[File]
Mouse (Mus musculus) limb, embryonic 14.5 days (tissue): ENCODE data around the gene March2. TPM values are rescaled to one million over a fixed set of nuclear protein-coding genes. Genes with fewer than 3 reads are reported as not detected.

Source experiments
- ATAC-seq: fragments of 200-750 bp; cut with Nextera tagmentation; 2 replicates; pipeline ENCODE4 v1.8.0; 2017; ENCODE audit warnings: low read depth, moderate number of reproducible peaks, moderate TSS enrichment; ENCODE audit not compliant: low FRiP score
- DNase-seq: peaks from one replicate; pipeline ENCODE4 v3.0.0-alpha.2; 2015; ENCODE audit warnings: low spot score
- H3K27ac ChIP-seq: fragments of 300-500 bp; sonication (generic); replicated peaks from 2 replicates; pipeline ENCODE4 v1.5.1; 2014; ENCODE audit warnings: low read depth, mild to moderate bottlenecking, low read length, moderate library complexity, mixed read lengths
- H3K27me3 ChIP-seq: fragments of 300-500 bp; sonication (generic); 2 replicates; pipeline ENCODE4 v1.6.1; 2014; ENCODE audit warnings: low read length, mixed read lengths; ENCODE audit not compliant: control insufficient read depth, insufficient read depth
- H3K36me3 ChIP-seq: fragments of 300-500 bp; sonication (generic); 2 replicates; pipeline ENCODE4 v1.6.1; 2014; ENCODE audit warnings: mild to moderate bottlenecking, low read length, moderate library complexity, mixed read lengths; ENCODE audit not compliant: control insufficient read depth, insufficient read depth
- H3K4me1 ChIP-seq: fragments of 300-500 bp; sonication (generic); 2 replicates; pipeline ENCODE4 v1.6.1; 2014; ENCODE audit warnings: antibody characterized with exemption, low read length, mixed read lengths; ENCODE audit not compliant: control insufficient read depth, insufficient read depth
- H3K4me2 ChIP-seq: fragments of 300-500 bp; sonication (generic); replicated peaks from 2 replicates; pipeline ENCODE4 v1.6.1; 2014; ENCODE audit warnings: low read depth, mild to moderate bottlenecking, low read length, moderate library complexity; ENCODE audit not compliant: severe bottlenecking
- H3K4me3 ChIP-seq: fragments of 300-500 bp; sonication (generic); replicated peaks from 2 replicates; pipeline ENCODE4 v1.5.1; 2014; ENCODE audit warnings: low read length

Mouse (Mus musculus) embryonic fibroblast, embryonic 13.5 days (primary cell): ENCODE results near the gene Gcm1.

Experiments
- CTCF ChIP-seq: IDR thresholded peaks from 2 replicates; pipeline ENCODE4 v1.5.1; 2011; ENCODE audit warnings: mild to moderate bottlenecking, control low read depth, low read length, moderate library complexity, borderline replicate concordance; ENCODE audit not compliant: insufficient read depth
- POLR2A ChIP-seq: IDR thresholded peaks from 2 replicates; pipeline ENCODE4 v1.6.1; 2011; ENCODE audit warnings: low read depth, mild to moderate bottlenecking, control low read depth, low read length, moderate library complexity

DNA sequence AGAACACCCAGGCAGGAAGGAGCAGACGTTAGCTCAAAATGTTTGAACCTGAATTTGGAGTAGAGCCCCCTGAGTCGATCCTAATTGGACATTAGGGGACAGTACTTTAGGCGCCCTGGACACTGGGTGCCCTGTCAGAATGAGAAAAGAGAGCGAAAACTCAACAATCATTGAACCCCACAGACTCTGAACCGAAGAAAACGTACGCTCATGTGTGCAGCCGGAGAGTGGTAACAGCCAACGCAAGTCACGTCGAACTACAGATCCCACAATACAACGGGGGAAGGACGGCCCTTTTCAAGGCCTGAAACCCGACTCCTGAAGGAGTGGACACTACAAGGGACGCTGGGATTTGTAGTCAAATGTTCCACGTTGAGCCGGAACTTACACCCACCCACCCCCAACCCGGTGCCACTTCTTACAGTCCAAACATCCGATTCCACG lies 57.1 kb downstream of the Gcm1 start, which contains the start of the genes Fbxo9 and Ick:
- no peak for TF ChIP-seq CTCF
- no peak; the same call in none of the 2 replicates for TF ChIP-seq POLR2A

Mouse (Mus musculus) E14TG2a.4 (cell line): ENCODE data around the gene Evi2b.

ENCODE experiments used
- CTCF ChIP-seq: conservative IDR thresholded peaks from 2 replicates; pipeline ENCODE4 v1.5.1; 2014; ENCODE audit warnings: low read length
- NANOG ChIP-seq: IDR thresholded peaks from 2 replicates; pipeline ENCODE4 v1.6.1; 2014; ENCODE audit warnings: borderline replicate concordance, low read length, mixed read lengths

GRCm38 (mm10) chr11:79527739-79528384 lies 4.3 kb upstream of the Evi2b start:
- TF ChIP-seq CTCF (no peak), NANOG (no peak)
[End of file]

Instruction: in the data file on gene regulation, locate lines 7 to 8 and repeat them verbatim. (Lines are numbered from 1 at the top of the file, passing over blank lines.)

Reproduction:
- H3K36me3 ChIP-seq: fragments of 300-500 bp; sonication (generic); 2 replicates; pipeline ENCODE4 v1.6.1; 2014; ENCODE audit warnings: mild to moderate bottlenecking, low read length, moderate library complexity, mixed read lengths; ENCODE audit not compliant: control insufficient read depth, insufficient read depth
- H3K4me1 ChIP-seq: fragments of 300-500 bp; sonication (generic); 2 replicates; pipeline ENCODE4 v1.6.1; 2014; ENCODE audit warnings: antibody characterized with exemption, low read length, mixed read lengths; ENCODE audit not compliant: control insufficient read depth, insufficient read depth